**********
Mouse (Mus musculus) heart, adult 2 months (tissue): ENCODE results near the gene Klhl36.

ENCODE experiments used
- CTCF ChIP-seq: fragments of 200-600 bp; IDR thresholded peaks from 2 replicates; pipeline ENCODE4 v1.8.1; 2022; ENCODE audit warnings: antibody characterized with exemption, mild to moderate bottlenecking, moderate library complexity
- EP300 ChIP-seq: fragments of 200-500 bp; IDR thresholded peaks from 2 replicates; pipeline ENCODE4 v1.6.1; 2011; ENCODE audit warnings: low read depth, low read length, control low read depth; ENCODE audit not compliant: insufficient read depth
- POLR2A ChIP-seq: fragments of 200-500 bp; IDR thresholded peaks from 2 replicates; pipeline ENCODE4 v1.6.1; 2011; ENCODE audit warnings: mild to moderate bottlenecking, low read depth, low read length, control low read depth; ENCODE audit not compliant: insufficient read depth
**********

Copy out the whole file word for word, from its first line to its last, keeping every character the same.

Mouse (Mus musculus) heart, adult 2 months (tissue): ENCODE results near the gene Klhl36.

ENCODE experiments used
- CTCF ChIP-seq: fragments of 200-600 bp; IDR thresholded peaks from 2 replicates; pipeline ENCODE4 v1.8.1; 2022; ENCODE audit warnings: antibody characterized with exemption, mild to moderate bottlenecking, moderate library complexity
- EP300 ChIP-seq: fragments of 200-500 bp; IDR thresholded peaks from 2 replicates; pipeline ENCODE4 v1.6.1; 2011; ENCODE audit warnings: low read depth, low read length, control low read depth; ENCODE audit not compliant: insufficient read depth
- POLR2A ChIP-seq: fragments of 200-500 bp; IDR thresholded peaks from 2 replicates; pipeline ENCODE4 v1.6.1; 2011; ENCODE audit warnings: mild to moderate bottlenecking, low read depth, low read length, control low read depth; ENCODE audit not compliant: insufficient read depth